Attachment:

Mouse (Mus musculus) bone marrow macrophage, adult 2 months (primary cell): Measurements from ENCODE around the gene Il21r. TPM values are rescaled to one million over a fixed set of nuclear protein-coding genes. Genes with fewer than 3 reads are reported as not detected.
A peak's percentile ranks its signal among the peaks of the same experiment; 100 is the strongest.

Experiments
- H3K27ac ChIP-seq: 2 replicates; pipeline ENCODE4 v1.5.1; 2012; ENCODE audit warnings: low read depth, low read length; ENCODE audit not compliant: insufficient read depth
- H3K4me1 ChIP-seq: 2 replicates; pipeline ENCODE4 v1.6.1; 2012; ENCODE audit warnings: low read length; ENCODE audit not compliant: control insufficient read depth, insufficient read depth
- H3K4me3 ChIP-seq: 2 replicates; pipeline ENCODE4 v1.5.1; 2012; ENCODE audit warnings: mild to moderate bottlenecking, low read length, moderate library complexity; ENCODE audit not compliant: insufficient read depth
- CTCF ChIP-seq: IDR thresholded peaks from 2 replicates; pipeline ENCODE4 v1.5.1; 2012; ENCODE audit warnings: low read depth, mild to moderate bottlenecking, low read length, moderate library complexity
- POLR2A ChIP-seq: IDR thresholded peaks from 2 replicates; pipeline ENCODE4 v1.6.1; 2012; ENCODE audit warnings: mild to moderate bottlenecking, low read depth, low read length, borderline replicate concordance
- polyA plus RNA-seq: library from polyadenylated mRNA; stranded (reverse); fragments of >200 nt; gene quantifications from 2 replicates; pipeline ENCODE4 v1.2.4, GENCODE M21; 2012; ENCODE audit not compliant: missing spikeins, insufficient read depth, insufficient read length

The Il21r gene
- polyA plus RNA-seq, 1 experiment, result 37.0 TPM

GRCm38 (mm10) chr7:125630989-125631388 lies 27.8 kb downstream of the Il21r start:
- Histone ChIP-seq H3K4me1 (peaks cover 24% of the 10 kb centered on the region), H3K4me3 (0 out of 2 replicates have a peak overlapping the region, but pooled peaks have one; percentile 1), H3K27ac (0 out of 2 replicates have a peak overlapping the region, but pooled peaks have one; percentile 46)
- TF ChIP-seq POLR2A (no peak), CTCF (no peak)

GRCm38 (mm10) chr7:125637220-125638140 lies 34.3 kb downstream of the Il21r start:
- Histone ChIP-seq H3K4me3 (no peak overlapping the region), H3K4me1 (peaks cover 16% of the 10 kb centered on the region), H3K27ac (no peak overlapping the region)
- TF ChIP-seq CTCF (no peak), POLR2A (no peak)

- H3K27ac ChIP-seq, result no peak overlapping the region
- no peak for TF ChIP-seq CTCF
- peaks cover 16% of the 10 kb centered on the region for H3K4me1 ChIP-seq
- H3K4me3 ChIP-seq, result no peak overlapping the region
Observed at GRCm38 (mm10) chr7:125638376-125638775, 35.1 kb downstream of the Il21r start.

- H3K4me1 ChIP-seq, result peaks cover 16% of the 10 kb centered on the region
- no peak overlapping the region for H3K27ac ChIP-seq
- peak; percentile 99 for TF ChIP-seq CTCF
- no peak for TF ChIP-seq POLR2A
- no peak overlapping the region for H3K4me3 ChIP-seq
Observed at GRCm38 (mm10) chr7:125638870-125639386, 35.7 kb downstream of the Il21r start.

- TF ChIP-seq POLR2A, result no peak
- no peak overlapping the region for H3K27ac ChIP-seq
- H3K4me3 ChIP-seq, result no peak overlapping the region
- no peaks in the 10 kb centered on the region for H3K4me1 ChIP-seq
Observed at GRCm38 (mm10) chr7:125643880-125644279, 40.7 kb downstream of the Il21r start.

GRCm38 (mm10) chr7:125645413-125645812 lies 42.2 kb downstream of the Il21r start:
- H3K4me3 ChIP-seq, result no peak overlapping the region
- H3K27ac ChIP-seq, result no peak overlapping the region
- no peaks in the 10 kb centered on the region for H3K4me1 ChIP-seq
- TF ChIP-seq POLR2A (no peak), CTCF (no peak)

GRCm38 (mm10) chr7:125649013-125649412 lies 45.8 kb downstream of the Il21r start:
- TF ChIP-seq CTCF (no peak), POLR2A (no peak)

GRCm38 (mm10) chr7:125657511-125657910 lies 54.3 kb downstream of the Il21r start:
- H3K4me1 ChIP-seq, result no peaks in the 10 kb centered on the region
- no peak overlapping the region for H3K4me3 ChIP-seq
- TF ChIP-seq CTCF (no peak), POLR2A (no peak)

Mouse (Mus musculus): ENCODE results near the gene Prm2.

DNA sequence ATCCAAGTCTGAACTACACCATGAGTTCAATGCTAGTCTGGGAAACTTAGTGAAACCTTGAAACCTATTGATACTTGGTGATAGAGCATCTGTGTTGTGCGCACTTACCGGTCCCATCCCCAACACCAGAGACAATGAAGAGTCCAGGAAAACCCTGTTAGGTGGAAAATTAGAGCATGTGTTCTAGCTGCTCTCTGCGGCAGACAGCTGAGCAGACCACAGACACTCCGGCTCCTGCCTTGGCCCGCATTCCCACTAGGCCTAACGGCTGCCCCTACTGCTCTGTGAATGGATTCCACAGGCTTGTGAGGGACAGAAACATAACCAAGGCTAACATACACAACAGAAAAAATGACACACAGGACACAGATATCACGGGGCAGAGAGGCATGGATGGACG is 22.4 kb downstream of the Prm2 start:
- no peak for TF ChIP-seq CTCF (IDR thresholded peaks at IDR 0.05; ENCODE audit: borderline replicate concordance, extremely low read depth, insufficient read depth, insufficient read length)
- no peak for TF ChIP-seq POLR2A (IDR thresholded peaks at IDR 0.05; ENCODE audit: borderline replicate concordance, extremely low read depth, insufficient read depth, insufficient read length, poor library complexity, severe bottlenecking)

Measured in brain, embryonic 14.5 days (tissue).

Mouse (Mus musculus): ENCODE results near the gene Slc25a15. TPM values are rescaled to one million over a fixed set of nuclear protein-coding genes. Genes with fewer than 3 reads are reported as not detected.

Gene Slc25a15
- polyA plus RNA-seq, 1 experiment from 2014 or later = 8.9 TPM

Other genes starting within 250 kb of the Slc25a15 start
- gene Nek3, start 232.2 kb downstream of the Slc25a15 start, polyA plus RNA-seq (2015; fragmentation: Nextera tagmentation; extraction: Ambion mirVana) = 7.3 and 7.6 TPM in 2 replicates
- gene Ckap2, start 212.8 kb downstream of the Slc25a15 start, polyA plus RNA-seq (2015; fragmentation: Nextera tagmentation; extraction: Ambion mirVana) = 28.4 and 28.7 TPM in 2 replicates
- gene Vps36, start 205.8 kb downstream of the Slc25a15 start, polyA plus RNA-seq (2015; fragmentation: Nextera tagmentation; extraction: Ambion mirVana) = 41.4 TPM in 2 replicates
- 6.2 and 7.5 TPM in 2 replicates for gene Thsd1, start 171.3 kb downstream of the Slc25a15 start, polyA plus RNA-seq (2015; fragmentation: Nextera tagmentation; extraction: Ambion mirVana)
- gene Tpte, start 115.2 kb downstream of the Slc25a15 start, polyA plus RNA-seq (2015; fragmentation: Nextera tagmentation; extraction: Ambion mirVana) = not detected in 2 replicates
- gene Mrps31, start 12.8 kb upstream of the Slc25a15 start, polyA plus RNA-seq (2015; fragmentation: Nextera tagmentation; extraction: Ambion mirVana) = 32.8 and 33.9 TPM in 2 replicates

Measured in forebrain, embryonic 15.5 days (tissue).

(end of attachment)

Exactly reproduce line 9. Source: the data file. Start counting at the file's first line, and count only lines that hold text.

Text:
- polyA plus RNA-seq: library from polyadenylated mRNA; stranded (reverse); fragments of >200 nt; gene quantifications from 2 replicates; pipeline ENCODE4 v1.2.4, GENCODE M21; 2012; ENCODE audit not compliant: missing spikeins, insufficient read depth, insufficient read length